The program was held in the lead up to this year’s digital alternative to the World Smart City Expo, Smart City Live. Amsterdam Smart City contributed to the program by organizing daily recap sessions together with Amsterdam Trade & Innovate and Netherlands Enterprise Agency (RVO). The intention was to create a casual setting for participants to reflect on lessons learned and discuss opportunities for follow-up.
Here are six key outcomes from the recap sessions:
- Outdated Regulations — Cities and innovators are struggling with outdated regulations. The role of governments should be to ensure the right regulations are in place for stimulating the transition to sustainable and liveable cities. This is much more important and effective than facilitating specific pilots, which can be left to the market when the right regulations and incentives are in place. However, changing regulations is easier said than done. The City of Amsterdam is collecting input on what regulatory changes need to be overcome to facilitate the energy transition.
- Public-Private Collaboration — Despite a strong appetite for public-private collaboration, organizing it in practice remains a challenge. City of Amsterdam has developed innovative procurement programs like Startup in Residence, Innovatie Partners and AI4Cities to enable collaboration with start-ups and scale-ups. And, the City of Amsterdam is now sharing these tools and lessons learned nationally and internationally, for example through the Startup in Residence Toolkit.
- Post Corona Recovery — How can the corona emergency be used to implement and accelerate ambitions for circularity and sustainability? FME hosted a session exploring best practices which can help cities recover from corona and build back better. FME will facilitate follow-up discussion and exchange among parties interested in collaborating on post-corona recovery.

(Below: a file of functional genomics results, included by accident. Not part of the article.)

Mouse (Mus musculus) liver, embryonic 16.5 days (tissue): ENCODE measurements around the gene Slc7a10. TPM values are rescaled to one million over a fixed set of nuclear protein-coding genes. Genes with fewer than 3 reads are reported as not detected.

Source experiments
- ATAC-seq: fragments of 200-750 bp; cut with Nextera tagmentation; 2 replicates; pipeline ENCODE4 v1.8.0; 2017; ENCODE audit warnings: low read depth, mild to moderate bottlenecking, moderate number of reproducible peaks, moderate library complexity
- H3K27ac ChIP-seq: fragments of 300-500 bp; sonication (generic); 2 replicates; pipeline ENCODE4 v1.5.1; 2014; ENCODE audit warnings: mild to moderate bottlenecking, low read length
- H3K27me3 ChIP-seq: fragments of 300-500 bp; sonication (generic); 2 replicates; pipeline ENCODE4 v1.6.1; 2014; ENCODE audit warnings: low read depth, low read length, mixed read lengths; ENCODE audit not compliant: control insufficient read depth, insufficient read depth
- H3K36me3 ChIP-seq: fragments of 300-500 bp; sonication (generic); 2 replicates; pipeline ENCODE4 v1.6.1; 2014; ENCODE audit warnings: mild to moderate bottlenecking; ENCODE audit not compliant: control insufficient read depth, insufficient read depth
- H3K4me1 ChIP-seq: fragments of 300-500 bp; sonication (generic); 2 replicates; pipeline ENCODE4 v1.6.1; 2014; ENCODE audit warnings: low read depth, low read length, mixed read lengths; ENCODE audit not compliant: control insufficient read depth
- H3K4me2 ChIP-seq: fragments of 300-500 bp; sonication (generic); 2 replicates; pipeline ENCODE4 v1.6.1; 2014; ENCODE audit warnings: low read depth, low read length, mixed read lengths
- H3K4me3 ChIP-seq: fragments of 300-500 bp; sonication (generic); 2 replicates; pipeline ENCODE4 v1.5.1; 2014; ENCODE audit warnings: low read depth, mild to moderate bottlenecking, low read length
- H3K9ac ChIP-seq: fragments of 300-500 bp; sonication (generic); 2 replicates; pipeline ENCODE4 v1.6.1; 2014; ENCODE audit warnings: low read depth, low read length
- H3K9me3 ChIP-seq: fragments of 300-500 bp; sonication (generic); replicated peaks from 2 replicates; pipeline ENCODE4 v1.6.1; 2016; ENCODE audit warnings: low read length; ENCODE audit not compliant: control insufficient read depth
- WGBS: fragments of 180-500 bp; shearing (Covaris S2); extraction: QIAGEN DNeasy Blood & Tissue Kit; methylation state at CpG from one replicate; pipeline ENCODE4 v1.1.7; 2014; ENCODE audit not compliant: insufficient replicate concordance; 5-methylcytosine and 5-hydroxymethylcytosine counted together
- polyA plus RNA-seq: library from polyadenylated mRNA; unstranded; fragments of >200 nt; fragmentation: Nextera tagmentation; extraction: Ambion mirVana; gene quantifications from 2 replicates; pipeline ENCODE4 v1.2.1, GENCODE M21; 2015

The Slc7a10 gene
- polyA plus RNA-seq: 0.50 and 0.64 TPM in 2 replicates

- Digital Transition — Digital technology is increasingly part of all aspects of urban life and software innovation is key to a safe, responsible and inclusive digital transition. ITEA is currently preparing several innovative projects on topics like smart mobility and future of work which are still open for input from potential partners.
- Digital Inclusion & Data Control — Covid-19 has deepened the digital divide and highlighted the need for building digitally inclusive cities. In order to become a digitally inclusive city, the City of Eindhoven is working to ensure all citizens have access to digital tools and are aware of what’s happening with their data.
- Scaling Living Labs — Netherlands and Sweden are leaders in smart city pilots and living labs, but in both countries scaling remains a challenge. While some stakeholders express “pilot fatigue”, others argue that this great diversity of pilots (including many failures) is an indicator of a healthy innovation ecosystem. Cleantech Scandinavia and RVO are looking for ways to better capture and share lessons learned from past pilot projects, and ways to "resuscitate" and scale them when appropriate.
The Netherlands Enterprise Agency (RVO) collaborated with ITEA, Cleantech Scandinavia and the cities of Amsterdam, Rotterdam, Utrecht, Eindhoven and The Hague to facilitate The Road to Smart City Live. Video recordings from the different sessions will be made available in the upcoming weeks via the b2match platform.
For more information about any of the above lessons learned or follow-up opportunities, please connect with firstname.lastname@example.org.
Did you participate in (The Road to) Smart City Live? Are there more insights or opportunities for follow-up which you would like to share with the community? Share your feedback in the comments below.